I’ve given up defeating my to-read ‘pile’ (which fills a small bookcase) and now read whatever catches my eye and keeps me enthralled, though I’m only buying books to complete series. I’ve actually stuck with one author until I’d read everything, which felt like a luxury because I used to only read the first or most loved book or series of an author in order to sampling as many different examples of my field as possible.

I still have enough of a professional interest that I want to try new authors – particularly female Australian authors of fantasy series. It’s exciting to see how far we’ve come in the last 20-30 years.

Projects of 2021

In January I took up the offer of a fresh indigo dyeing workshop with Amanda of @theweaversworkroom which was great fun. Later at home I had a play with indigo that I’d grown.

I ran a pin loom workshop at the Guild. Though I told myself I wouldn’t put in the crazy hours of preparation I did for the rigid heddle loom workshop the year before, I still overdid it. Still, it was an excellent reason to try some ideas I’d had, like tiny squares woven from wire.

Using fabric for a failed all-in-one-piece woven jacket project, I sewed a vest.

In February the sewing continued, resulting in two tops made of woven fabric.

And a skirt to jumper conversion. This became my go-to at home cosy jumper over winter.

I wove the “Owl & the Moustache Scarf” and started the “Wiggle Scarf”, both using drafts I designed after the Denise Kovnat Echo and Jin and Deflected Doubleweave workshops the year before.

In March I converted an ugly old 80s coat into the Flying Fox Coat.

In April I made a pattern from a corduroy shirt I love, and sewed a new one. And a chemise to go with a costume for a Regency Picnic.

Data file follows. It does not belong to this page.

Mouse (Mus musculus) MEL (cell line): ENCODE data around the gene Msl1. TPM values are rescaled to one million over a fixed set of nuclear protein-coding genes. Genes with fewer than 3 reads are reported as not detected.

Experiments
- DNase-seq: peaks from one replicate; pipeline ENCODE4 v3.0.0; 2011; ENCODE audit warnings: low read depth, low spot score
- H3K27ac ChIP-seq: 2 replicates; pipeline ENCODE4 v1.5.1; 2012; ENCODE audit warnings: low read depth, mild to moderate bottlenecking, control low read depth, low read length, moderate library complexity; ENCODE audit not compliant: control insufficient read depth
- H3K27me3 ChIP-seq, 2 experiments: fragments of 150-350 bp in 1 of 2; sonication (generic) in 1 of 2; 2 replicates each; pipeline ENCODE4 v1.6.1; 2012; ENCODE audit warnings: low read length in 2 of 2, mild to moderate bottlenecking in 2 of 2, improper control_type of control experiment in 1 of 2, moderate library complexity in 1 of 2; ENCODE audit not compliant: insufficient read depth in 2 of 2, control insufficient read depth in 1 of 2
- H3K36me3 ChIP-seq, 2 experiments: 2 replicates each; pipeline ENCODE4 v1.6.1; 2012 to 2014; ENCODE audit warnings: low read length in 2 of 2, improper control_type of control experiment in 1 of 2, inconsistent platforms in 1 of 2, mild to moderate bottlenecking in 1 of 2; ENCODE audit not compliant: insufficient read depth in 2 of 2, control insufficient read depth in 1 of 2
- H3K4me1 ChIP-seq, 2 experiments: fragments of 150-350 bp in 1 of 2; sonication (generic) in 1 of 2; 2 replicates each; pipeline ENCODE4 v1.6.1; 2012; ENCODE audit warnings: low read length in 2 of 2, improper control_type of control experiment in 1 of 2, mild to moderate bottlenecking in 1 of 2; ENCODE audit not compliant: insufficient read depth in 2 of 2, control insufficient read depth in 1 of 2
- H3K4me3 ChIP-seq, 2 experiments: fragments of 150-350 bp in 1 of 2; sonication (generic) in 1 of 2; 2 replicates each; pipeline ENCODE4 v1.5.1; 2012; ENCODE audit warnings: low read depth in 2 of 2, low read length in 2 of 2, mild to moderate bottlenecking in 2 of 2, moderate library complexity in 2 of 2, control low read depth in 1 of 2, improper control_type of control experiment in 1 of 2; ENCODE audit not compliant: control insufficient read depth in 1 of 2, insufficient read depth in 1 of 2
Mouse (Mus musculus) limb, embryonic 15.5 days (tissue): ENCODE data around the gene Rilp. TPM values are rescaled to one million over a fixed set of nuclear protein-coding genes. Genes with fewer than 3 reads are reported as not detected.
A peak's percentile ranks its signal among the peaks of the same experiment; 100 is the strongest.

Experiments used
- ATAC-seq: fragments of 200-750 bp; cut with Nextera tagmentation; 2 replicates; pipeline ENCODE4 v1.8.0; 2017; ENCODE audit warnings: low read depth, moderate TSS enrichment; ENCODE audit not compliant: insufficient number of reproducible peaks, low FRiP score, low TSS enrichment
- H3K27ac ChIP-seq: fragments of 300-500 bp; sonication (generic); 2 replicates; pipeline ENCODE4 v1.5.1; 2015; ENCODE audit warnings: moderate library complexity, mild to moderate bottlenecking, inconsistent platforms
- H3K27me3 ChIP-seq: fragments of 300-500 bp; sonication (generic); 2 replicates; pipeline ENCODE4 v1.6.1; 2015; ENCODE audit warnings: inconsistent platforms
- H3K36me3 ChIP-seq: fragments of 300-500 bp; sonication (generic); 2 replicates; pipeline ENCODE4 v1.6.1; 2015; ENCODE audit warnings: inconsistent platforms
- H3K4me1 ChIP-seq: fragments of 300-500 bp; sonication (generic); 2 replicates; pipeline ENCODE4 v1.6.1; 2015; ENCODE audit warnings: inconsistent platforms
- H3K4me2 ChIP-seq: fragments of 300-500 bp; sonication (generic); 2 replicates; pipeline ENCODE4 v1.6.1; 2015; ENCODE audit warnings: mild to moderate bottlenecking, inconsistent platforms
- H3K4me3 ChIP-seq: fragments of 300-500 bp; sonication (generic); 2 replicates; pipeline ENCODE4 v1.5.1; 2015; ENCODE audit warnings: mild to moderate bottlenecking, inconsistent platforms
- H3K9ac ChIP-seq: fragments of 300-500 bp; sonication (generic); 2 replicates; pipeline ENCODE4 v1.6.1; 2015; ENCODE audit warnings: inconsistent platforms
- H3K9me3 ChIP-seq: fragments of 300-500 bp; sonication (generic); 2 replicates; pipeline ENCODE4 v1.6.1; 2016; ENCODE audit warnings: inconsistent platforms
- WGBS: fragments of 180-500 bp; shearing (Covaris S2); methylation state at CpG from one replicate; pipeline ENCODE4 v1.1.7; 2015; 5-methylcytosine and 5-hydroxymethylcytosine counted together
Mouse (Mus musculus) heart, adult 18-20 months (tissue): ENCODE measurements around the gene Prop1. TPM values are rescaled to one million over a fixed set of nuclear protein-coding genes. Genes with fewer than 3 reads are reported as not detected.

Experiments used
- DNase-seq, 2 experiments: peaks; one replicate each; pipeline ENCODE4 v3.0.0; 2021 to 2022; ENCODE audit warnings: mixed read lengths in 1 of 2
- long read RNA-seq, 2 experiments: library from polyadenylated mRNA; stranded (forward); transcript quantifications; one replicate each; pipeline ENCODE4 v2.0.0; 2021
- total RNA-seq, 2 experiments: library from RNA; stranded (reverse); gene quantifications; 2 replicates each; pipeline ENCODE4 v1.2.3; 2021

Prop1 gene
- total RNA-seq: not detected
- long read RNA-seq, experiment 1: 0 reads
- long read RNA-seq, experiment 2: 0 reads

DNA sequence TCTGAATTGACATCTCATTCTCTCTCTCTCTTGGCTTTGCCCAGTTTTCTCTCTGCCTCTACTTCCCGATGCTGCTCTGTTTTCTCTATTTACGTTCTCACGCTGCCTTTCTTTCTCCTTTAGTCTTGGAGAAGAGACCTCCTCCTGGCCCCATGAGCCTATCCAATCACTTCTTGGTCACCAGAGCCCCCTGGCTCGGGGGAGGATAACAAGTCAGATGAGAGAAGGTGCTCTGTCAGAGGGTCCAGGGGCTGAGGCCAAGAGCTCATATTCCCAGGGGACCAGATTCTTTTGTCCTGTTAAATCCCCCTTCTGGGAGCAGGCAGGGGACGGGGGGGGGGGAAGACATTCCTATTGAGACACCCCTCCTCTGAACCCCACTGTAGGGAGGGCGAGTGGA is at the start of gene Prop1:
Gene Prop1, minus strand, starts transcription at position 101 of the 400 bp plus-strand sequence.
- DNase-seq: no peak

I also returned to weaving rag rugs, making two twill flannelette ones and a t-shirt one to use up the warp.

Jeanette at the Guild ran a blended drafts workshop that was fun and a good workout for the brain.

June had me taking two pink flannelette rag rugs off the floor loom and another t-shirt one.

And a clasped warp scarf from the AKL.

Then I sewed a series of skivvies, long-sleeved tops and leggings. And another corduroy shirt.

The sewing continued into July. More leggings, more tops, and a jacket made from an old skirt and jumper.

At the end of July I started the Certificate of 8-shaft Weaving at the Guild, just in time for the long lockdown to begin. I also wove a shadow weave kit.

And finished lengthening a vest.

September saw me finish making two indigo space-dyed chenille scarves and a cowl.

In August I bought a new sewing machine, an overlocker and a coverstitch machine, so in September more garments were made.

Some slubby cotton was woven to reduce the stash.

I also did a seven day sketching challenge, and decided to start a daily art project in which I make art every day for a year, to a theme that changes each month.